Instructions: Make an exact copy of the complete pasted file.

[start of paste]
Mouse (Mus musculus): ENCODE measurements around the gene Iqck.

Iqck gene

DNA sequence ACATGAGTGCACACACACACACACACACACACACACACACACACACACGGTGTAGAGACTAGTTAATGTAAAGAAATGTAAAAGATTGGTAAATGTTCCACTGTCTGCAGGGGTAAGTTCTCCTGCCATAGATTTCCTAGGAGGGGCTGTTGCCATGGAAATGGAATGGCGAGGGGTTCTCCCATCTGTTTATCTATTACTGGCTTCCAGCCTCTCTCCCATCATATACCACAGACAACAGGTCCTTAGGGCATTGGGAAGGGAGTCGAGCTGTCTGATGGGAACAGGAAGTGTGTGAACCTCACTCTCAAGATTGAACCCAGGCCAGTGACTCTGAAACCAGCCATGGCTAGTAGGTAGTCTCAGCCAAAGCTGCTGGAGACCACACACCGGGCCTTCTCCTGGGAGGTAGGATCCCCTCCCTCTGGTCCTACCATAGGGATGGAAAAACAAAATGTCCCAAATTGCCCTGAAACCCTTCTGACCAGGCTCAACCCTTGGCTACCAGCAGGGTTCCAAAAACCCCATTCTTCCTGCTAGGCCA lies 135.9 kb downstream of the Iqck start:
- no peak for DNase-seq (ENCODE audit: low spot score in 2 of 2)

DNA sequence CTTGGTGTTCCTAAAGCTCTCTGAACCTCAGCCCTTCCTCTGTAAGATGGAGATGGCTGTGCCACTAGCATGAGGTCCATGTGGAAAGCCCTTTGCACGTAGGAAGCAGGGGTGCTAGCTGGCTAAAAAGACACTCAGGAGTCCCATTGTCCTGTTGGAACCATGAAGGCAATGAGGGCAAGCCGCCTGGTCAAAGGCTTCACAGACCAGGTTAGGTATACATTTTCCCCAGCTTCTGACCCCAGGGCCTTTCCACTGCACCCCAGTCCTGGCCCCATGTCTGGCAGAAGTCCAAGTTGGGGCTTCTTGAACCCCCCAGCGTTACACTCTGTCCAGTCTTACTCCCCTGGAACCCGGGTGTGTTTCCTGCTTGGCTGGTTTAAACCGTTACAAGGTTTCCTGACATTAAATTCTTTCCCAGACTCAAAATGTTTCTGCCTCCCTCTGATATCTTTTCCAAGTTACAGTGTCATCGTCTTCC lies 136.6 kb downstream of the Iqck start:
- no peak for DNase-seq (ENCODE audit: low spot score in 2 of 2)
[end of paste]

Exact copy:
Mouse (Mus musculus): ENCODE measurements around the gene Iqck.

Iqck gene

DNA sequence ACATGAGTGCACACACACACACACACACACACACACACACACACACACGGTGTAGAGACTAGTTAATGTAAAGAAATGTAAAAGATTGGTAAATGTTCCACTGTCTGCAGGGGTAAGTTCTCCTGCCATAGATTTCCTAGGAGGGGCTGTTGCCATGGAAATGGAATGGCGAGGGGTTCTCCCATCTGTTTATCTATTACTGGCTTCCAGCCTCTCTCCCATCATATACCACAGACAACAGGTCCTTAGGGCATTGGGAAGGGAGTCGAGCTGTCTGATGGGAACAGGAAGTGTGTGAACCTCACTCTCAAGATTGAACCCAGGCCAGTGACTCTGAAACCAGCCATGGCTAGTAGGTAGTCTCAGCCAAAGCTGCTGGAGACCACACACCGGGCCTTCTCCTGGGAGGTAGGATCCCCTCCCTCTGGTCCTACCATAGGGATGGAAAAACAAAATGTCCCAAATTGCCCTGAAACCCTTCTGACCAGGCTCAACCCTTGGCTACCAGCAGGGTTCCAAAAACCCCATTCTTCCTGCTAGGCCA lies 135.9 kb downstream of the Iqck start:
- no peak for DNase-seq (ENCODE audit: low spot score in 2 of 2)

DNA sequence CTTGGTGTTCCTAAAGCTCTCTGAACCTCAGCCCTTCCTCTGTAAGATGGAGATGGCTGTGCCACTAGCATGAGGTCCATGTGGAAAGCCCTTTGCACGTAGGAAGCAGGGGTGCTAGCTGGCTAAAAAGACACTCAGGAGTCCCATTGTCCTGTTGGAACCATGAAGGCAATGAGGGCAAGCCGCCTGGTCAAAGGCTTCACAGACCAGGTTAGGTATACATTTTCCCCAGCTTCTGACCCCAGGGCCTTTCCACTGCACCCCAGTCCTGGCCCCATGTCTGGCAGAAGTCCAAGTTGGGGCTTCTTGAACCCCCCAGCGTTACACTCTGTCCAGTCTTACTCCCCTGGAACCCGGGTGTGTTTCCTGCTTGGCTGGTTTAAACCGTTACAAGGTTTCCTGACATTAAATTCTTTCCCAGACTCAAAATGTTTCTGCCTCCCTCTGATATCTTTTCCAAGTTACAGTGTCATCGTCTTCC lies 136.6 kb downstream of the Iqck start:
- no peak for DNase-seq (ENCODE audit: low spot score in 2 of 2)